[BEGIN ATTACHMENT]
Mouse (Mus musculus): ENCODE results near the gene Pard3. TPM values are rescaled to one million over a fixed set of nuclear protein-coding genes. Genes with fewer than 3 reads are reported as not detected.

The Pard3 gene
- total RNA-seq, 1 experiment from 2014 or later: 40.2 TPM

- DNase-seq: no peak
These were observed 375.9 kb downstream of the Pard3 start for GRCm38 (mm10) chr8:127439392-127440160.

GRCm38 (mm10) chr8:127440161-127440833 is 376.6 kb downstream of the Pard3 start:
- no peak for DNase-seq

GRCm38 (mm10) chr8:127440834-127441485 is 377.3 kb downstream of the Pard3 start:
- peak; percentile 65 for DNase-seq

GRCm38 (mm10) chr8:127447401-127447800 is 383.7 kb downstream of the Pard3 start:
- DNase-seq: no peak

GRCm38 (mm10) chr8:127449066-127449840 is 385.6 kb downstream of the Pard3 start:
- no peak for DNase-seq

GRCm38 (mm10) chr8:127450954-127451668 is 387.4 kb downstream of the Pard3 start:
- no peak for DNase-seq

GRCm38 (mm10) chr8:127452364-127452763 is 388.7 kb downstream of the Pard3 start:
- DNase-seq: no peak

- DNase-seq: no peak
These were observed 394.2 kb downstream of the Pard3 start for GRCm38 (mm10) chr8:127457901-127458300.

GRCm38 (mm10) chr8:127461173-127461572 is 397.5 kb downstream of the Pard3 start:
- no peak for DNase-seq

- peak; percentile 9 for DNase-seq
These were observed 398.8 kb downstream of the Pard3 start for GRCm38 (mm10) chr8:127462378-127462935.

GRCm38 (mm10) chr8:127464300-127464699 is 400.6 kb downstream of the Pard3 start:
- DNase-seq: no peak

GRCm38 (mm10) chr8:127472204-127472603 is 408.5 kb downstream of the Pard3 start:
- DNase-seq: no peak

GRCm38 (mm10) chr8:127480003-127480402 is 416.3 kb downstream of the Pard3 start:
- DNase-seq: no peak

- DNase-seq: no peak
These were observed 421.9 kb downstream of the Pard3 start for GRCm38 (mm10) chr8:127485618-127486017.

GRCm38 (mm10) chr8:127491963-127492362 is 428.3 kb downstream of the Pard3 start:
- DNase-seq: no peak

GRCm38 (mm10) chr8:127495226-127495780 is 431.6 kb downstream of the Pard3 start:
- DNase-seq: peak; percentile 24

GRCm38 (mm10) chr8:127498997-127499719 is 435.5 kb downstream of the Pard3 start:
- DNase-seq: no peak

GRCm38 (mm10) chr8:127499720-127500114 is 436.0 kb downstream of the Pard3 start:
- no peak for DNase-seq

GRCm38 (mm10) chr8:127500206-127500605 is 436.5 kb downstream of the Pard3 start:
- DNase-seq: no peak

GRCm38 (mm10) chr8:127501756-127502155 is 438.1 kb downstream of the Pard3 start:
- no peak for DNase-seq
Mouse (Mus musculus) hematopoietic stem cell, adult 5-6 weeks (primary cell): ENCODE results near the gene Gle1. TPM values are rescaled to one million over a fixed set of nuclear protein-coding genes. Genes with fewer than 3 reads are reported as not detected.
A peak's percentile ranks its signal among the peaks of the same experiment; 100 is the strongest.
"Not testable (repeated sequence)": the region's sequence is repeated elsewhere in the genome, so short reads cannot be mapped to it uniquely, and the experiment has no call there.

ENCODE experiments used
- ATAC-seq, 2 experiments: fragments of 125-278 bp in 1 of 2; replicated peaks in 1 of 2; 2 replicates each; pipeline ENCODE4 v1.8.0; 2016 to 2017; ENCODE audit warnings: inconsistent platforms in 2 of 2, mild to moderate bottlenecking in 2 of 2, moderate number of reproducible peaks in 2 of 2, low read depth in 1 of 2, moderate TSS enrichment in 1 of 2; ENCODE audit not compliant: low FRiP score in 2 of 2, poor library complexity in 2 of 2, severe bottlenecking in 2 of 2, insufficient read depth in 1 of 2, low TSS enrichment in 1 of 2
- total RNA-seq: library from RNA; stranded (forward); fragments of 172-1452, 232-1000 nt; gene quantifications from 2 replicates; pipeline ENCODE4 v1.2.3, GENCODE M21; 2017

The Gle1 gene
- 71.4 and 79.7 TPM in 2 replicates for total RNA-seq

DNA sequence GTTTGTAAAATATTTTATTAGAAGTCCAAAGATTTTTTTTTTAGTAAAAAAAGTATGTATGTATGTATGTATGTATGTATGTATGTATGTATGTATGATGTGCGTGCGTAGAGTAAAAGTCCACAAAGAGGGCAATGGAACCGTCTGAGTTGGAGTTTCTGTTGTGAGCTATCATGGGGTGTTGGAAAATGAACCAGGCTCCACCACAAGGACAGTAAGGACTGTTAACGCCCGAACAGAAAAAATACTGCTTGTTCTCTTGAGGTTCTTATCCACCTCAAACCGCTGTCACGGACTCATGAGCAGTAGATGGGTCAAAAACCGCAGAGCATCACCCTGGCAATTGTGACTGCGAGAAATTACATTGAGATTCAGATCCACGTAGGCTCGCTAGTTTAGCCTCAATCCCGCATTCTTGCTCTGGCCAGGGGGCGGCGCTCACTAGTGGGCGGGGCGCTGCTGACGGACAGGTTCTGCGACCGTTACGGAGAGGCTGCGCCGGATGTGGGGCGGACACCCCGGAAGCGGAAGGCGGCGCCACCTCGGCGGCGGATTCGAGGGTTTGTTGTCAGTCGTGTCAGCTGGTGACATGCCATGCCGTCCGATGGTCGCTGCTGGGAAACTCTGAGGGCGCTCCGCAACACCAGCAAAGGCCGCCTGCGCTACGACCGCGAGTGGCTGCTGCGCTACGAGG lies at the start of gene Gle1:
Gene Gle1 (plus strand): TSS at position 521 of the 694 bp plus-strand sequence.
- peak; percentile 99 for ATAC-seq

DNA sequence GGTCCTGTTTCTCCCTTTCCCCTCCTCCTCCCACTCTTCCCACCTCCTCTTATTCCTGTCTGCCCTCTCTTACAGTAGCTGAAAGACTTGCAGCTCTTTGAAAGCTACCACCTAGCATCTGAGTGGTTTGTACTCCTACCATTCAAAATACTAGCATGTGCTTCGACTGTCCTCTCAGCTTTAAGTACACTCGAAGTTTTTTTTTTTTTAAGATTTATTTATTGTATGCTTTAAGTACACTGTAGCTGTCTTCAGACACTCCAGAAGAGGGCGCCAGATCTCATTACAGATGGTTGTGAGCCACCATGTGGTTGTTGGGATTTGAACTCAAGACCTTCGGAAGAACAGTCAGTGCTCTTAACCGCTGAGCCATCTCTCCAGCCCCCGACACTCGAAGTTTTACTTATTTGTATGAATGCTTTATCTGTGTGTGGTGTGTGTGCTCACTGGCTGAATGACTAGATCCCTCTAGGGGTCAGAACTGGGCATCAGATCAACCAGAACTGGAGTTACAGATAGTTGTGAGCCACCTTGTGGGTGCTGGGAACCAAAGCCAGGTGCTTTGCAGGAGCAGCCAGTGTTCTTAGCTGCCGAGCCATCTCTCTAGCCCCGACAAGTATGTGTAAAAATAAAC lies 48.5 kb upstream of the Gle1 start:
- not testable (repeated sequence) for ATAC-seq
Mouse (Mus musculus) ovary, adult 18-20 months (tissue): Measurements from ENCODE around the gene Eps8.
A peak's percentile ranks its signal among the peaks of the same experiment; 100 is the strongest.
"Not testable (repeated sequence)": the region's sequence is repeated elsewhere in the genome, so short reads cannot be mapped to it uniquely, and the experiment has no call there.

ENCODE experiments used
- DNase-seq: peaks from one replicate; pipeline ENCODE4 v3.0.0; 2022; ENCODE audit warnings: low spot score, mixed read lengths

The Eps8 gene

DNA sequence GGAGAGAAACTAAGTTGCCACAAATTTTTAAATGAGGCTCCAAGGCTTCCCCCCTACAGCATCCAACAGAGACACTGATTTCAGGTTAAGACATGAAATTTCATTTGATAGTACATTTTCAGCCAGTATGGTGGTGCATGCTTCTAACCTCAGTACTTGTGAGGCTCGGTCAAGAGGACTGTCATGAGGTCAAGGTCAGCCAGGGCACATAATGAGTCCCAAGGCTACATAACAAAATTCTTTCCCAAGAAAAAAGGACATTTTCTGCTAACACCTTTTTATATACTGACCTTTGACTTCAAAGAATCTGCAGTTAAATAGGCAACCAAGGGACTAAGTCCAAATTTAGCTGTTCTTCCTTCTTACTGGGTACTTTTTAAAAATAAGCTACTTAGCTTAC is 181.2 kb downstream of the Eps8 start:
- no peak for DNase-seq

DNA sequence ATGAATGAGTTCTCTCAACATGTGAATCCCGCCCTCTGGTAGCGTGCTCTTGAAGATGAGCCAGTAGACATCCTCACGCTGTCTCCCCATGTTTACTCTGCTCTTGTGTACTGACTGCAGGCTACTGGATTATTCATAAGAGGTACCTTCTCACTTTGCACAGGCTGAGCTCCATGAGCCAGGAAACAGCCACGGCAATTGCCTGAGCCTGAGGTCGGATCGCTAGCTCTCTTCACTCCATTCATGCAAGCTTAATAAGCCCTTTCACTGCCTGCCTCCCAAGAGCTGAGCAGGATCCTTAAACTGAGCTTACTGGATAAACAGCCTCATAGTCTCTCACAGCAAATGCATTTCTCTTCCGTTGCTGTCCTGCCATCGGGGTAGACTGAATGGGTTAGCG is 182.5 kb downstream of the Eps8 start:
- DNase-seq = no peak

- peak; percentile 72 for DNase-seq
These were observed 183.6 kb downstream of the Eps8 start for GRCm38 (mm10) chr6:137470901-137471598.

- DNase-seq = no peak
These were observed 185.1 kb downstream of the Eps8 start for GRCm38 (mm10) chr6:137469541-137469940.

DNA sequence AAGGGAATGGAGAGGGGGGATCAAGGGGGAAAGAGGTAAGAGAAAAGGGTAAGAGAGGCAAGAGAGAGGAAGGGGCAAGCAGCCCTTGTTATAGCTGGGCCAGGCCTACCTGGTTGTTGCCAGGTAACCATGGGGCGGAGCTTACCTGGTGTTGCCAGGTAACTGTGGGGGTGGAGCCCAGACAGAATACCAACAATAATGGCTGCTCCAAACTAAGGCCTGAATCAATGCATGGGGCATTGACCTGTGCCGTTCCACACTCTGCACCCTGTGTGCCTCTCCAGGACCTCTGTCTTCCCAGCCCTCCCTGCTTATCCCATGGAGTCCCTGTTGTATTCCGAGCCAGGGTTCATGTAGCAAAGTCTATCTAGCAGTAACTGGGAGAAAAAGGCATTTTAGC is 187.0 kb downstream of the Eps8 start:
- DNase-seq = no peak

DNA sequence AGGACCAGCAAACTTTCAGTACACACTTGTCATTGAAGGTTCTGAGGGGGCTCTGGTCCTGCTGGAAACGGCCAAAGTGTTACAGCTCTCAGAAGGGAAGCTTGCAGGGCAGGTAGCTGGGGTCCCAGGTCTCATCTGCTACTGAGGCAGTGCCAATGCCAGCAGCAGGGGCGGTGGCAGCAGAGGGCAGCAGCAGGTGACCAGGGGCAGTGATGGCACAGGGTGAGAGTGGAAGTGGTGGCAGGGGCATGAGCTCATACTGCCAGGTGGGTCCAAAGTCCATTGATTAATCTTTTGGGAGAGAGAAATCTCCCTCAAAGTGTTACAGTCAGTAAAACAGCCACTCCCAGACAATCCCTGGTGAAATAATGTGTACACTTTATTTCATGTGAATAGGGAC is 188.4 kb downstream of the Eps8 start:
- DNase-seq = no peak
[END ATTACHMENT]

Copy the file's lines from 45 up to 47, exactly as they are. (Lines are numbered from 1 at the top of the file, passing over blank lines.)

A peak's percentile ranks its signal among the peaks of the same experiment; 100 is the strongest.
"Not testable (repeated sequence)": the region's sequence is repeated elsewhere in the genome, so short reads cannot be mapped to it uniquely, and the experiment has no call there.

ENCODE experiments used